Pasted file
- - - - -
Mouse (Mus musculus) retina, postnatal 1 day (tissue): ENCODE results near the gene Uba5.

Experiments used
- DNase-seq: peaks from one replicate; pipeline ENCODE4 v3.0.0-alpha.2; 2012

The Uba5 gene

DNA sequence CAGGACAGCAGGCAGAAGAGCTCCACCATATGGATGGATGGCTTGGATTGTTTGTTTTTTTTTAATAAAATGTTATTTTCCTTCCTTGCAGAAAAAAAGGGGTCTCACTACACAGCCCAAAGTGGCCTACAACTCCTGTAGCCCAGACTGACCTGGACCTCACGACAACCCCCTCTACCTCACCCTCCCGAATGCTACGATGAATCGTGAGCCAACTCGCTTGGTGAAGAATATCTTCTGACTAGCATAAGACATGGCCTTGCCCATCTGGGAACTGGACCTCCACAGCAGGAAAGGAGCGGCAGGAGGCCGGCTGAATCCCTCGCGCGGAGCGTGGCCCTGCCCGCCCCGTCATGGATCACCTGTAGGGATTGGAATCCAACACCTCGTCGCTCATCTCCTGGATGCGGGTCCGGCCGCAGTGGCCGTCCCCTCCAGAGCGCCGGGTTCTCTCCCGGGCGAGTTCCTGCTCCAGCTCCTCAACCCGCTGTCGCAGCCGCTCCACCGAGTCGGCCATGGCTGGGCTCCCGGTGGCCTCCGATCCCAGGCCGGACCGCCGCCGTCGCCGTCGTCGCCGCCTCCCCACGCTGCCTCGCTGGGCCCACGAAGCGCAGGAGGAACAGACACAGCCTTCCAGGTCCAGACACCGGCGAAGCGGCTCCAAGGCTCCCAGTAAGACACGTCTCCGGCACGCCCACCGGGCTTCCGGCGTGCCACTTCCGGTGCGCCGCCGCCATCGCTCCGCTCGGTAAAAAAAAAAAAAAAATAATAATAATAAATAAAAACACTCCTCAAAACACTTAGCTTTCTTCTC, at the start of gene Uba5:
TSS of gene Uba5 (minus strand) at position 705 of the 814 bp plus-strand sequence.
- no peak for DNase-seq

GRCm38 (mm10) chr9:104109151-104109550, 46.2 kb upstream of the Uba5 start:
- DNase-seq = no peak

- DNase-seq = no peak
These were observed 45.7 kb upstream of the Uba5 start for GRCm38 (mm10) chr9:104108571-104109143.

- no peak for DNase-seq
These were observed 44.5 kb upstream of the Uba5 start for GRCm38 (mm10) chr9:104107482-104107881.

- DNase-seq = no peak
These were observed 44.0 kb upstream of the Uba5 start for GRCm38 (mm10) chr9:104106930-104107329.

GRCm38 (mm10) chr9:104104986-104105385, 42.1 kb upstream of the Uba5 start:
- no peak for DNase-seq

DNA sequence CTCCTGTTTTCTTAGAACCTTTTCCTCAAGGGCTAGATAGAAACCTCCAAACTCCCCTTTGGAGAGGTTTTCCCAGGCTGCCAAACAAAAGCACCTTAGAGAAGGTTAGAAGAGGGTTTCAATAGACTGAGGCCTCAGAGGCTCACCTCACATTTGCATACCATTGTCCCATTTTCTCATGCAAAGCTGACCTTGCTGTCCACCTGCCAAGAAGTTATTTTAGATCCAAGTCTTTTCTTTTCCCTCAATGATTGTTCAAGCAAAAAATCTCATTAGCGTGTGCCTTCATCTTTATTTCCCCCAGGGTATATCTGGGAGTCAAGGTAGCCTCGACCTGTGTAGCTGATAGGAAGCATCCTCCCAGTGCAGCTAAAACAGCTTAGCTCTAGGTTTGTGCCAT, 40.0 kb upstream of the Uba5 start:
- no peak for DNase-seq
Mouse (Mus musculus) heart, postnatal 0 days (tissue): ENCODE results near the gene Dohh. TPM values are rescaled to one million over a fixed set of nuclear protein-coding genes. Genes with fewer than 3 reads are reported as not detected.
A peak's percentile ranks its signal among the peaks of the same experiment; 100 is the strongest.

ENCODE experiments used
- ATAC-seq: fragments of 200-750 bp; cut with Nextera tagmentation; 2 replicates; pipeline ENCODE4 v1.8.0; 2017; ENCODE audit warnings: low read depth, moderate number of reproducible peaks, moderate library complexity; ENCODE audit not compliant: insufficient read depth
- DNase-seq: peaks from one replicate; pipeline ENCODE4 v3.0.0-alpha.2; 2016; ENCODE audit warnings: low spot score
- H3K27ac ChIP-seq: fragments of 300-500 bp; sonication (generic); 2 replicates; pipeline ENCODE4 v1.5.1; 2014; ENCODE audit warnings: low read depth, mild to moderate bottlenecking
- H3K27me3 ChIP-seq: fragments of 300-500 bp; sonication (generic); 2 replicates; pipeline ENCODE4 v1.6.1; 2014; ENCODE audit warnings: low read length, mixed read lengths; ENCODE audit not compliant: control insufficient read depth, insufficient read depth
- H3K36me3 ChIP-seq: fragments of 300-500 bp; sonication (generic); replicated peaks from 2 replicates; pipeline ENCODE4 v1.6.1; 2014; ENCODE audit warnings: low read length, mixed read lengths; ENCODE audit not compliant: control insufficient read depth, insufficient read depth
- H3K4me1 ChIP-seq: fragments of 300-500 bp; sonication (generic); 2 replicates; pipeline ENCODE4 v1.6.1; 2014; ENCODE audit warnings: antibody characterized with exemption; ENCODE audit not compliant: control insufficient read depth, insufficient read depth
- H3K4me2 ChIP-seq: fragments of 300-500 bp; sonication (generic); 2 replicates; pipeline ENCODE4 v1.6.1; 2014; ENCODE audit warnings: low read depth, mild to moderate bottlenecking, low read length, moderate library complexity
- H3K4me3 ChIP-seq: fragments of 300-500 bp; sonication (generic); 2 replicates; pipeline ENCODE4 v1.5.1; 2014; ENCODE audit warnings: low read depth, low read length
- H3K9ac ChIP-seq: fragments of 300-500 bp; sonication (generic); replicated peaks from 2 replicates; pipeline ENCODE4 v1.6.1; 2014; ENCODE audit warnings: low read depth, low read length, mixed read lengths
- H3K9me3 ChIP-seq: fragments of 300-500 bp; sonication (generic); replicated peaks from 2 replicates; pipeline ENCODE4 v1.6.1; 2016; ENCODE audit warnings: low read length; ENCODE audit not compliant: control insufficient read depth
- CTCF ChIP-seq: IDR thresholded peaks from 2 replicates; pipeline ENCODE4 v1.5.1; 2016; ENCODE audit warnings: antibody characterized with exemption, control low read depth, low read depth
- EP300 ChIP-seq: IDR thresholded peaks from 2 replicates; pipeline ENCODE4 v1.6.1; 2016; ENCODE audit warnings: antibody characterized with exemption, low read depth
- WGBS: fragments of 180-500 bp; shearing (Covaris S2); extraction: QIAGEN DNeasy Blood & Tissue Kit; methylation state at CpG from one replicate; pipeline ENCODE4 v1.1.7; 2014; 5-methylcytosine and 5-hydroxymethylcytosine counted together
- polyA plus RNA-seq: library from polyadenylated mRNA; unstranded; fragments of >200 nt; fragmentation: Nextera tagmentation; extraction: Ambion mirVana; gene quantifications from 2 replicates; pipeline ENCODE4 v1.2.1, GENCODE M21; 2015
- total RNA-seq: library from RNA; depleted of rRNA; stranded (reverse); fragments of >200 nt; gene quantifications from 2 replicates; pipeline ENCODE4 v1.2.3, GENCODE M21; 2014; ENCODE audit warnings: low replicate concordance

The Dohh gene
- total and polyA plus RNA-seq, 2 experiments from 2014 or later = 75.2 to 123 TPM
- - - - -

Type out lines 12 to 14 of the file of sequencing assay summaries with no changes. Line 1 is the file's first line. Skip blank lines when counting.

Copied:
- no peak for DNase-seq
These were observed 44.5 kb upstream of the Uba5 start for GRCm38 (mm10) chr9:104107482-104107881.

- DNase-seq = no peak